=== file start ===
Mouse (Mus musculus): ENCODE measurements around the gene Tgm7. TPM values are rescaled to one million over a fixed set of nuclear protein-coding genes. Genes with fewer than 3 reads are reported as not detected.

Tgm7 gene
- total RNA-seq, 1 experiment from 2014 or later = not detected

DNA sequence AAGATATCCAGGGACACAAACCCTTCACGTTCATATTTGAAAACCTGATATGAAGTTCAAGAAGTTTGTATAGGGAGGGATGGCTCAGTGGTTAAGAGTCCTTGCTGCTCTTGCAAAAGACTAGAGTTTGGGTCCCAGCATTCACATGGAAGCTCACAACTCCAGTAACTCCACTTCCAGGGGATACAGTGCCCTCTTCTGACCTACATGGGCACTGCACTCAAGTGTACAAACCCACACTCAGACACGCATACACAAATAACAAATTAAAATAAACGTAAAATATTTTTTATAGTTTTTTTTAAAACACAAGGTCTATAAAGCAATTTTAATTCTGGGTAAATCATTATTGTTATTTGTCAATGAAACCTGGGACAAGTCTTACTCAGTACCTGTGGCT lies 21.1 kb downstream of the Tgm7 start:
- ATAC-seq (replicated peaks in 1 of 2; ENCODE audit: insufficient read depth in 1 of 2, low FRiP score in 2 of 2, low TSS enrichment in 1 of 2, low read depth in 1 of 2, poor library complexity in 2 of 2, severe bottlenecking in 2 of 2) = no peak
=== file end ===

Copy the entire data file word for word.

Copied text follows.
Mouse (Mus musculus): ENCODE measurements around the gene Tgm7. TPM values are rescaled to one million over a fixed set of nuclear protein-coding genes. Genes with fewer than 3 reads are reported as not detected.

Tgm7 gene
- total RNA-seq, 1 experiment from 2014 or later = not detected

DNA sequence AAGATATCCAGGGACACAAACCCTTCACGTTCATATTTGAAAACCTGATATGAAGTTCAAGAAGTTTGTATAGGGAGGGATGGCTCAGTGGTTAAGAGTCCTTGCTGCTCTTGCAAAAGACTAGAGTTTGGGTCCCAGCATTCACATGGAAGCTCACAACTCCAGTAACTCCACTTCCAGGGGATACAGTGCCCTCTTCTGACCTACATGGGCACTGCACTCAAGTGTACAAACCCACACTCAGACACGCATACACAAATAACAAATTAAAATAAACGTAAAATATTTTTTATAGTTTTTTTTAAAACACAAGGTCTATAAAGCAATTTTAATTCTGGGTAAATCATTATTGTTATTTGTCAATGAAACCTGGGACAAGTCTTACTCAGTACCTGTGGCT lies 21.1 kb downstream of the Tgm7 start:
- ATAC-seq (replicated peaks in 1 of 2; ENCODE audit: insufficient read depth in 1 of 2, low FRiP score in 2 of 2, low TSS enrichment in 1 of 2, low read depth in 1 of 2, poor library complexity in 2 of 2, severe bottlenecking in 2 of 2) = no peak